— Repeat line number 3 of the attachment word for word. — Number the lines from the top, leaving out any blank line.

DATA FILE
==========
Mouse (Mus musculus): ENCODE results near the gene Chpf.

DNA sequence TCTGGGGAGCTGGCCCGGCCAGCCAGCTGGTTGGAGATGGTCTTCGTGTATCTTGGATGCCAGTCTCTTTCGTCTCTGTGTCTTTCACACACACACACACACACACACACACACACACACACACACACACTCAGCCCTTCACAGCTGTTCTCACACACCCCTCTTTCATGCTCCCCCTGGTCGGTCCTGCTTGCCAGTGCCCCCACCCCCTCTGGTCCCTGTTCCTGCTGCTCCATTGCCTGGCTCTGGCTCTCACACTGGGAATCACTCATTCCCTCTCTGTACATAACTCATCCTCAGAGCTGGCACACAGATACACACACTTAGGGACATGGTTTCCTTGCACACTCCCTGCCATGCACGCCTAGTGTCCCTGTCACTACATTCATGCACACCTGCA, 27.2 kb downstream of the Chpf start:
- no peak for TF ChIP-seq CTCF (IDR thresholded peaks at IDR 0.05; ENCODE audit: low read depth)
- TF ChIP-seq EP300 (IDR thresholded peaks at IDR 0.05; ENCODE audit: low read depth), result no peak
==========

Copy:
- no peak for TF ChIP-seq CTCF (IDR thresholded peaks at IDR 0.05; ENCODE audit: low read depth)